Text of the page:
The Respondent then obtains from Ortus Sport its September 21, 2017 email exchange with the Complainant and submits it to the Center on March 12, 2018 by way of its second unsolicited supplemental filing. This must have alerted the Complainant to a fundamental flaw in (a) its certification at the end of the Complaint that to the best of Complainant’s knowledge the information contained in the Complaint was complete and accurate and (b) its responses to Procedural Orders Nos. 2 and 3. What was the Complainant’s reaction? Was it to do its best to rectify what appeared to be a series of serious errors, which could have led to an unjust result in this proceeding and apologise? No, in response to Procedural Order 4, while acknowledging that some of its allegations had been misplaced, it spent the first 4 pages objecting to the Panel’s acceptance of both the unsolicited filing that verified the Complainant’s knowledge of the correspondence and the verificatory response of the Respondent to Procedural Order No. 3, which was submitted out of time.
The Panel notes the Complainant’s performance in this proceeding and the fact that it was the Respondent’s second unsolicited supplemental filing verified and amplified by its out of time response to Procedural Order No. 3, which produced evidence of the circumstances of the Respondent’s acquisition of the Domain Name
In conducting proceedings of this nature there is a balance to be drawn between, on the one hand, sticking strictly to the normal and timely procedure and, on the other, allowing a flexibility to enable the Panel to be as certain as it can be that it has enough information to come to a fair result. Happily, as set out in B above, the Policy allows for that flexibility. However, it is also true that flexibility in favour of one party has to be used carefully to ensure that the other party is not unfairly disadvantaged.
The Panel observes that if the Panel had not allowed any flexibility, the Response would have been ruled out of time, the Respondent’s second unsolicited filing would have been ignored as would the Respondent’s response to Procedural Order No. 3. The Complaint would probably have succeeded on the basis of Respondent default. In the view of the Panel that would have been an unjust result.
The Respondent sought a finding of RDNH in the Response based upon the Complainant’s failure to disclose in the Complaint the September/October correspondence set out in Section 4 above. The Complaint failed to mention that correspondence because the person responsible for drafting the Complaint was unaware of it. Is that good reason for declining to make a finding of RDNH? The Panel does not believe so. Abusive complainants could simply tailor their instructions to their representatives, omitting inconvenient facts. The Panel believes that it is entitled to assume that before signing the certificate at the end of the Complaint and filing it with the Center, the Complainant’s representative sent the Complaint in draft to the Complainant and obtained the Complainant’s approval to its content, thereby assuming responsibility for its accuracy.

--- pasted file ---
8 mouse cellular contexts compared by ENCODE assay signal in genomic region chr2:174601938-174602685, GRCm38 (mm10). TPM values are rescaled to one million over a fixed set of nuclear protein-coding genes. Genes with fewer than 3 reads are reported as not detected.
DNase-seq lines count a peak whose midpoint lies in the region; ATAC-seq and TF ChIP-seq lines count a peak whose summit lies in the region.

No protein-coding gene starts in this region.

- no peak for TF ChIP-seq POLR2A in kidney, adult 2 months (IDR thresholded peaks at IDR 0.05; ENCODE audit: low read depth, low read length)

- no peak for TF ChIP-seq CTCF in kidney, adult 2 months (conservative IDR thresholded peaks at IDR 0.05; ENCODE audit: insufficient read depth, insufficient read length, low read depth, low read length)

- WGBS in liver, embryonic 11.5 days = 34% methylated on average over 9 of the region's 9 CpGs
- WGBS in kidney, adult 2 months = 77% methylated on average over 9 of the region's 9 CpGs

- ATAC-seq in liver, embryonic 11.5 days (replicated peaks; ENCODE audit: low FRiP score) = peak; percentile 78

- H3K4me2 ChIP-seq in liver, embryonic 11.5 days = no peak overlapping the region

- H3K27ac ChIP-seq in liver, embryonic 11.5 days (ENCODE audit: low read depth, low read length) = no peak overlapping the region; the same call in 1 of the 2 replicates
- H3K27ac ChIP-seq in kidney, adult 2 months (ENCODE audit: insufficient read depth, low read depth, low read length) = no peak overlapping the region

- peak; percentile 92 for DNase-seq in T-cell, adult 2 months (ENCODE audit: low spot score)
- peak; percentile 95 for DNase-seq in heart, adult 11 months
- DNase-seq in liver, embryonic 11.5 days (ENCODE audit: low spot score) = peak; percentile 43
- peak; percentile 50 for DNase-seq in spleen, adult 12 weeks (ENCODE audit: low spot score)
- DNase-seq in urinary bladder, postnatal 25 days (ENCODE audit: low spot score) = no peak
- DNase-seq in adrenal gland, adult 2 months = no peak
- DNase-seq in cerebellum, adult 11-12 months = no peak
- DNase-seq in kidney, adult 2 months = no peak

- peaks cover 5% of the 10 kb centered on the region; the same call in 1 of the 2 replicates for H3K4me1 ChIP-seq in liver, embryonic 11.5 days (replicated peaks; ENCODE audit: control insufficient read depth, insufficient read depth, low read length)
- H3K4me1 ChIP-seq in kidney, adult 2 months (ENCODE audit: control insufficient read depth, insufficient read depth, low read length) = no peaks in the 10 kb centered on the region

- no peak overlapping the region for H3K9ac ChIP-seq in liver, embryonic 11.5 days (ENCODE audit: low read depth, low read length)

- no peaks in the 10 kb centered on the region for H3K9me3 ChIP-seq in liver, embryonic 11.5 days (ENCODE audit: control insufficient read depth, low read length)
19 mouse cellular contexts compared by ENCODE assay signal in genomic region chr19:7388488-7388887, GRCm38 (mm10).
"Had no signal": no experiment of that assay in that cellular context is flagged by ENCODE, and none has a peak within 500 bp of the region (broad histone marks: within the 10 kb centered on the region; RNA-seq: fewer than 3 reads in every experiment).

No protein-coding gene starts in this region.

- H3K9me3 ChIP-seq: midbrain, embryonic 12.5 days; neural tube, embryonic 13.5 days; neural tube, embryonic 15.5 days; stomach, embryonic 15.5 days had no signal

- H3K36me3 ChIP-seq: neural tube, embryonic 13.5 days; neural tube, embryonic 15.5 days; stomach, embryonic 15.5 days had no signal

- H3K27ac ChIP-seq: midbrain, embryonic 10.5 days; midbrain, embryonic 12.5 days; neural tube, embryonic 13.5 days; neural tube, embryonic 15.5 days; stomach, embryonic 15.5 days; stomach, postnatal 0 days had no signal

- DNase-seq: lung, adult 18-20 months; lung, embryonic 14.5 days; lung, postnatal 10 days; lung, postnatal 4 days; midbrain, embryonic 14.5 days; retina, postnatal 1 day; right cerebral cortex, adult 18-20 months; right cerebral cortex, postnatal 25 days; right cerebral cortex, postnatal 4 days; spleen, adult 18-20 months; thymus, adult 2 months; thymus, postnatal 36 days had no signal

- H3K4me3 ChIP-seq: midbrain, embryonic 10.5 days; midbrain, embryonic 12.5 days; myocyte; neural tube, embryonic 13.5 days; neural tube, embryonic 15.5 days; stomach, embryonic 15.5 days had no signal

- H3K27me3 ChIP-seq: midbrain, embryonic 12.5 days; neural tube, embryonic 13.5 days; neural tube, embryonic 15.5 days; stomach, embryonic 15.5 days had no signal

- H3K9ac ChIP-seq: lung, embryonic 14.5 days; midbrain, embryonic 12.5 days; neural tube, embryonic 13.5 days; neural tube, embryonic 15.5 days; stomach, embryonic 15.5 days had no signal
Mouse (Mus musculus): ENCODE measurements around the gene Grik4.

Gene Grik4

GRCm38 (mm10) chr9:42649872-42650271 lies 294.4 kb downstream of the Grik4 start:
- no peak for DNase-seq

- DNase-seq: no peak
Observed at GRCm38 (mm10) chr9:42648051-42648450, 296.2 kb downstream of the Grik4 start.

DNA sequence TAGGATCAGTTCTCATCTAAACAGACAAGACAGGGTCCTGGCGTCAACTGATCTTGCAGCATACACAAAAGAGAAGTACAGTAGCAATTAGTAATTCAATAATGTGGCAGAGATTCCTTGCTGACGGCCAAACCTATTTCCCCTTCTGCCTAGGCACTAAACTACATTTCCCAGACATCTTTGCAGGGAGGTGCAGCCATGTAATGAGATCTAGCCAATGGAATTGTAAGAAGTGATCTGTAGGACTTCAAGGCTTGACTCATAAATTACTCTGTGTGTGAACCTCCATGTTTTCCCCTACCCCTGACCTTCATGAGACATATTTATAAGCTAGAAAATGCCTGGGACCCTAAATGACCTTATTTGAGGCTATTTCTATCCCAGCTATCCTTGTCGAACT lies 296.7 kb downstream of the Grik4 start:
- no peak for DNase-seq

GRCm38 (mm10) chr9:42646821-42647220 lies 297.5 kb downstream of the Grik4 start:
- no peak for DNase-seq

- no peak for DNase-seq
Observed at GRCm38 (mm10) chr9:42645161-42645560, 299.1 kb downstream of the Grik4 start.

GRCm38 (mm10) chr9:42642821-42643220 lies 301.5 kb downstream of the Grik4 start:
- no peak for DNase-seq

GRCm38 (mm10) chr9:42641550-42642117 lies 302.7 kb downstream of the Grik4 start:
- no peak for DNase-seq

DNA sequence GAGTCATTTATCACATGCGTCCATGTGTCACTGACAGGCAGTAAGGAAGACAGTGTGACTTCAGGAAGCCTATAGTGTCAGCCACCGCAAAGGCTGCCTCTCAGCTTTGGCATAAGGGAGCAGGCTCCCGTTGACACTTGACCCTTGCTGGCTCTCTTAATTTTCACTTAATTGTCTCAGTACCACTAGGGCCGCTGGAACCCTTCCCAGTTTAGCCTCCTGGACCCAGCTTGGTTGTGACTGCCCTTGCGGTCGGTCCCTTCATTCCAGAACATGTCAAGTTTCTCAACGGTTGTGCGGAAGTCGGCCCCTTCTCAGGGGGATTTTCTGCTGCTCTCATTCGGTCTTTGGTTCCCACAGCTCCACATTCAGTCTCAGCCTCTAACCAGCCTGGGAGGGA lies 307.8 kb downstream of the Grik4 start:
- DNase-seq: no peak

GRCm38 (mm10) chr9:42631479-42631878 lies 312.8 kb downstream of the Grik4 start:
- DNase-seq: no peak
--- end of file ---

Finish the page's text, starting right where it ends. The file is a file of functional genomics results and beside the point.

In the view of the Panel the Complaint was materially incomplete and thus materially inaccurate and, as indicated, could have led to an unjust result. On that basis alone the Panel would have made a finding of RDNH.
However, the subsequent behavior of the Complainant made matters worse. It persistently failed to investigate the situation properly once the existence of the correspondence was disclosed in the Response. Moreover, when the Respondent was finally able to produce the Complainant’s email to Ortus Sport of September 21, 2017, demonstrating beyond doubt that at that date (nearly four months prior to the filing of the Complaint) the Complainant was indeed aware of that correspondence, the Complainant’s response (in the form of the Complainant’s response to Procedural Order No. 4) was to seek to keep it from the Panel, arguing on a formal technicality that the Panel should not look at it.
At no stage in the course of this proceeding has the Complainant offered any indication of remorse for its lamentable conduct.
The Panel declares that the Complainant has used the Policy in bad faith to attempt to deprive the Respondent of the Domain Name and is guilty of Reverse Domain Name Hijacking.
For the foregoing reasons, the Complaint is denied.
Date: March 27, 2018